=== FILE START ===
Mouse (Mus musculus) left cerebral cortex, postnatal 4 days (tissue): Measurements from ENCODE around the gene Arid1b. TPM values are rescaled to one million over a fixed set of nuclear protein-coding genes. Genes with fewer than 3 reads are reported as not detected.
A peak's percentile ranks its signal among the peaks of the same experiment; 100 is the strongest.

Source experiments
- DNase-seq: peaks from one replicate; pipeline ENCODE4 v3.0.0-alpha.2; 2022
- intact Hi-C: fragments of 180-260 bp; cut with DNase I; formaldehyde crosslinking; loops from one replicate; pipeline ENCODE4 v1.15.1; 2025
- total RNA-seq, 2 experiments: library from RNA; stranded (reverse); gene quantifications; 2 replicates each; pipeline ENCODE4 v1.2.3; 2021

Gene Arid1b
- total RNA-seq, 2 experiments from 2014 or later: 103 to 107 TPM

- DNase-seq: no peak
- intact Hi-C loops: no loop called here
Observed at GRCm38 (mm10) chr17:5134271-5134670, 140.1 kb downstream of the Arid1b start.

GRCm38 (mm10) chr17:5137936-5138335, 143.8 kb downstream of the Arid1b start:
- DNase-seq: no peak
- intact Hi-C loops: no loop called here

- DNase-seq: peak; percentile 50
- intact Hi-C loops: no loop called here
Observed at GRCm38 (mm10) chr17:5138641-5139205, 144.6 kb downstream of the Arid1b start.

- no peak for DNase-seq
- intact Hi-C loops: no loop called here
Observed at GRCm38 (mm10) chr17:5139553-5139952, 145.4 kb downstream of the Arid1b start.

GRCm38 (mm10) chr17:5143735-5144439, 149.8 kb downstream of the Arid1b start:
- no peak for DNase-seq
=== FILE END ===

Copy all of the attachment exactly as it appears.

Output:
Mouse (Mus musculus) left cerebral cortex, postnatal 4 days (tissue): Measurements from ENCODE around the gene Arid1b. TPM values are rescaled to one million over a fixed set of nuclear protein-coding genes. Genes with fewer than 3 reads are reported as not detected.
A peak's percentile ranks its signal among the peaks of the same experiment; 100 is the strongest.

Source experiments
- DNase-seq: peaks from one replicate; pipeline ENCODE4 v3.0.0-alpha.2; 2022
- intact Hi-C: fragments of 180-260 bp; cut with DNase I; formaldehyde crosslinking; loops from one replicate; pipeline ENCODE4 v1.15.1; 2025
- total RNA-seq, 2 experiments: library from RNA; stranded (reverse); gene quantifications; 2 replicates each; pipeline ENCODE4 v1.2.3; 2021

Gene Arid1b
- total RNA-seq, 2 experiments from 2014 or later: 103 to 107 TPM

- DNase-seq: no peak
- intact Hi-C loops: no loop called here
Observed at GRCm38 (mm10) chr17:5134271-5134670, 140.1 kb downstream of the Arid1b start.

GRCm38 (mm10) chr17:5137936-5138335, 143.8 kb downstream of the Arid1b start:
- DNase-seq: no peak
- intact Hi-C loops: no loop called here

- DNase-seq: peak; percentile 50
- intact Hi-C loops: no loop called here
Observed at GRCm38 (mm10) chr17:5138641-5139205, 144.6 kb downstream of the Arid1b start.

- no peak for DNase-seq
- intact Hi-C loops: no loop called here
Observed at GRCm38 (mm10) chr17:5139553-5139952, 145.4 kb downstream of the Arid1b start.

GRCm38 (mm10) chr17:5143735-5144439, 149.8 kb downstream of the Arid1b start:
- no peak for DNase-seq